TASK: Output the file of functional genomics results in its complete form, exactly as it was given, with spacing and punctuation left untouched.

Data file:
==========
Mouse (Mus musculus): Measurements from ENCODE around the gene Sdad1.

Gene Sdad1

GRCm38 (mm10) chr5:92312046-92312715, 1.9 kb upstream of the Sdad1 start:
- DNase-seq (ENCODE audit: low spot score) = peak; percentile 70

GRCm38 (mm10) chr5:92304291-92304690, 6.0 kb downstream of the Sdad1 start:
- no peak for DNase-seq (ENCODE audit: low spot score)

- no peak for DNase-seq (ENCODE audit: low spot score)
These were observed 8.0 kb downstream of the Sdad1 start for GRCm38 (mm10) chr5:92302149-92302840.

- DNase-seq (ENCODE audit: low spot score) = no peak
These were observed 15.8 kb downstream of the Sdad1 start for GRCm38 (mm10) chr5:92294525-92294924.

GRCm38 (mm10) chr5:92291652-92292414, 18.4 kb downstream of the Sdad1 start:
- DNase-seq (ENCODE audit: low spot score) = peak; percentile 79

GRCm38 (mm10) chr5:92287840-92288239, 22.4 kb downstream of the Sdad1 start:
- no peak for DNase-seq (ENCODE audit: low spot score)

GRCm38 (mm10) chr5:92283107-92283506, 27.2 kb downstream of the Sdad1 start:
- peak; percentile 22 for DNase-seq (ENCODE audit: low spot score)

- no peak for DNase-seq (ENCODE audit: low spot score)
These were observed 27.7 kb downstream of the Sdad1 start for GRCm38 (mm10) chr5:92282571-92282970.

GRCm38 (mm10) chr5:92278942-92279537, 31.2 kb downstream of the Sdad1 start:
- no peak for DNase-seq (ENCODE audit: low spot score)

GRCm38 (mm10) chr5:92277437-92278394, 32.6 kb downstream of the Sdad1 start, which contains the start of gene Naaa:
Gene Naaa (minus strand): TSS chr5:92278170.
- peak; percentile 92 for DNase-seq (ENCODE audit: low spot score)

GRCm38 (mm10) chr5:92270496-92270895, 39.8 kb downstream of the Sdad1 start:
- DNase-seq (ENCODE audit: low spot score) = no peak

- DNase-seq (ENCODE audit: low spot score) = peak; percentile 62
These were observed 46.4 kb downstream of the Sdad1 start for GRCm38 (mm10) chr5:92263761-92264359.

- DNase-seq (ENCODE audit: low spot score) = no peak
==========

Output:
Mouse (Mus musculus): Measurements from ENCODE around the gene Sdad1.

Gene Sdad1

GRCm38 (mm10) chr5:92312046-92312715, 1.9 kb upstream of the Sdad1 start:
- DNase-seq (ENCODE audit: low spot score) = peak; percentile 70

GRCm38 (mm10) chr5:92304291-92304690, 6.0 kb downstream of the Sdad1 start:
- no peak for DNase-seq (ENCODE audit: low spot score)

- no peak for DNase-seq (ENCODE audit: low spot score)
These were observed 8.0 kb downstream of the Sdad1 start for GRCm38 (mm10) chr5:92302149-92302840.

- DNase-seq (ENCODE audit: low spot score) = no peak
These were observed 15.8 kb downstream of the Sdad1 start for GRCm38 (mm10) chr5:92294525-92294924.

GRCm38 (mm10) chr5:92291652-92292414, 18.4 kb downstream of the Sdad1 start:
- DNase-seq (ENCODE audit: low spot score) = peak; percentile 79

GRCm38 (mm10) chr5:92287840-92288239, 22.4 kb downstream of the Sdad1 start:
- no peak for DNase-seq (ENCODE audit: low spot score)

GRCm38 (mm10) chr5:92283107-92283506, 27.2 kb downstream of the Sdad1 start:
- peak; percentile 22 for DNase-seq (ENCODE audit: low spot score)

- no peak for DNase-seq (ENCODE audit: low spot score)
These were observed 27.7 kb downstream of the Sdad1 start for GRCm38 (mm10) chr5:92282571-92282970.

GRCm38 (mm10) chr5:92278942-92279537, 31.2 kb downstream of the Sdad1 start:
- no peak for DNase-seq (ENCODE audit: low spot score)

GRCm38 (mm10) chr5:92277437-92278394, 32.6 kb downstream of the Sdad1 start, which contains the start of gene Naaa:
Gene Naaa (minus strand): TSS chr5:92278170.
- peak; percentile 92 for DNase-seq (ENCODE audit: low spot score)

GRCm38 (mm10) chr5:92270496-92270895, 39.8 kb downstream of the Sdad1 start:
- DNase-seq (ENCODE audit: low spot score) = no peak

- DNase-seq (ENCODE audit: low spot score) = peak; percentile 62
These were observed 46.4 kb downstream of the Sdad1 start for GRCm38 (mm10) chr5:92263761-92264359.

- DNase-seq (ENCODE audit: low spot score) = no peak